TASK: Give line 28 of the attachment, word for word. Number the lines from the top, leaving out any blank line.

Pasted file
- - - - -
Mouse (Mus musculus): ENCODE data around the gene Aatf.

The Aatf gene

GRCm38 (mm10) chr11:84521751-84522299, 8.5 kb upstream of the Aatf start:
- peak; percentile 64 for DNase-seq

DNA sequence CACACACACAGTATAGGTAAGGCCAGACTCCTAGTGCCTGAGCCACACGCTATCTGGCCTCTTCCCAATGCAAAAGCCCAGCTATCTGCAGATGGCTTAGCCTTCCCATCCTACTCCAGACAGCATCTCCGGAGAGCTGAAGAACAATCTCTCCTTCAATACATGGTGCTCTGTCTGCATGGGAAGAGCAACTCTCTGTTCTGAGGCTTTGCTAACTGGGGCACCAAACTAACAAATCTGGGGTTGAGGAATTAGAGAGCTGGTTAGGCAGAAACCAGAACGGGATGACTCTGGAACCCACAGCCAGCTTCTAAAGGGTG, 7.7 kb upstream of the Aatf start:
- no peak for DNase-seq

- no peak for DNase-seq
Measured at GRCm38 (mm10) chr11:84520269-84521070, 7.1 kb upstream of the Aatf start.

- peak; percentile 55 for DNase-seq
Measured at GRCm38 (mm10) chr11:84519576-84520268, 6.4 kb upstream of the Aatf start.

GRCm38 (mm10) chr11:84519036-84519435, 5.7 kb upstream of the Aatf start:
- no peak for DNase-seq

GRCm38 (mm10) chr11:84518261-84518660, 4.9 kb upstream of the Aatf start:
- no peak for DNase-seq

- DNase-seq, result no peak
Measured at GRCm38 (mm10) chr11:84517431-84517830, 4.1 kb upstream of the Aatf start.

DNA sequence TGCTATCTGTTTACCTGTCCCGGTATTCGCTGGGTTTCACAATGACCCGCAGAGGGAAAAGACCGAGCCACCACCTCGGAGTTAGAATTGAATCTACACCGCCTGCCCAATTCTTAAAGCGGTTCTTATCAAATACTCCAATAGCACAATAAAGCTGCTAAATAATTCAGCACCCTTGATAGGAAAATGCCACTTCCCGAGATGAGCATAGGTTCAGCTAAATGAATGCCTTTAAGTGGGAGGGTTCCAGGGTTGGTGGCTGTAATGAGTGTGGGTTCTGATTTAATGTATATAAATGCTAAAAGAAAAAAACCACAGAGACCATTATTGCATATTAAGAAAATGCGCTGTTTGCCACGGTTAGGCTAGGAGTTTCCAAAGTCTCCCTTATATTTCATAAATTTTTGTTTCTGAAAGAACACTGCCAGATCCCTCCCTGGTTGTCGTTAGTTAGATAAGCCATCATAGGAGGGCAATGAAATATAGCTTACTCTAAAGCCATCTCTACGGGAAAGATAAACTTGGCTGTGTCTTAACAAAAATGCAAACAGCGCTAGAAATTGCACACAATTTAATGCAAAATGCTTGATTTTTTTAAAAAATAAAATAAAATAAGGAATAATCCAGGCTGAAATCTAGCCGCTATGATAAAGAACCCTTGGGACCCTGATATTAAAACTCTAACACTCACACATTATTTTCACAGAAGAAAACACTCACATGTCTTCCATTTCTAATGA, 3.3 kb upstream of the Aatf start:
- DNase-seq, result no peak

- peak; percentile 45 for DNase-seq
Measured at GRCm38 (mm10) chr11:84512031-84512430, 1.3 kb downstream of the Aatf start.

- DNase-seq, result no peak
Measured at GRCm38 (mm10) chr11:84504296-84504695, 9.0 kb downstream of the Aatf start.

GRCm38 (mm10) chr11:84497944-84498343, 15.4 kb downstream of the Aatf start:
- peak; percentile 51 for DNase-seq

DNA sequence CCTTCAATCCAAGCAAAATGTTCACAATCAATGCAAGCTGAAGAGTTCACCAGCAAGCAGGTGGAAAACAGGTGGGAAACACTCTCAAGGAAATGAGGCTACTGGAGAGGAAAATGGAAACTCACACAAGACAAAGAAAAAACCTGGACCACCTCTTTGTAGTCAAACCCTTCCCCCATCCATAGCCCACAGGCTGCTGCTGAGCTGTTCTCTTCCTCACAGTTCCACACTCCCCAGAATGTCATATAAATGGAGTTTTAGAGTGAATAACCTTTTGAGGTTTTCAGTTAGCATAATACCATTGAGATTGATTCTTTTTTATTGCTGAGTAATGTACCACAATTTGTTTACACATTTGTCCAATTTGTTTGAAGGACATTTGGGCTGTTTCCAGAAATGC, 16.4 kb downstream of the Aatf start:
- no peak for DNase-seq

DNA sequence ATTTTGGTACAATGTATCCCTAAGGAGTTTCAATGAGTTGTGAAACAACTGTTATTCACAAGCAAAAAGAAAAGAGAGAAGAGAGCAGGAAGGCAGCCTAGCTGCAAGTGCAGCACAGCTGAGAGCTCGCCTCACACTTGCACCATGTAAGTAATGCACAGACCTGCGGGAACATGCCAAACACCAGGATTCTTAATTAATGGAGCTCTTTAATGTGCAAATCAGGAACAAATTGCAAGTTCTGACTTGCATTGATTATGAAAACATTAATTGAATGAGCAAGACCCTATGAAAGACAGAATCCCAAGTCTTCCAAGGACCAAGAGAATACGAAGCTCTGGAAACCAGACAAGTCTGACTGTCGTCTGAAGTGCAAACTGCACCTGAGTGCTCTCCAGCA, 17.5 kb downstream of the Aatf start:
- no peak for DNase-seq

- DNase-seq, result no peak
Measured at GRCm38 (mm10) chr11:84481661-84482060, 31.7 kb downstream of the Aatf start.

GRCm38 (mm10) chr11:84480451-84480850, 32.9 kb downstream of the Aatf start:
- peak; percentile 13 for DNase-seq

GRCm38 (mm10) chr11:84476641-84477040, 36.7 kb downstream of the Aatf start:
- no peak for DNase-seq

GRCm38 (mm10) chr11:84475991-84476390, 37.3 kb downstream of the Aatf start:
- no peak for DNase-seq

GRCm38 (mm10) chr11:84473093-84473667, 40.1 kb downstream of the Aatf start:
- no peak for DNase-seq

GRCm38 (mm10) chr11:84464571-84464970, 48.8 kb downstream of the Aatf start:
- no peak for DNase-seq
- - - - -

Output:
- no peak for DNase-seq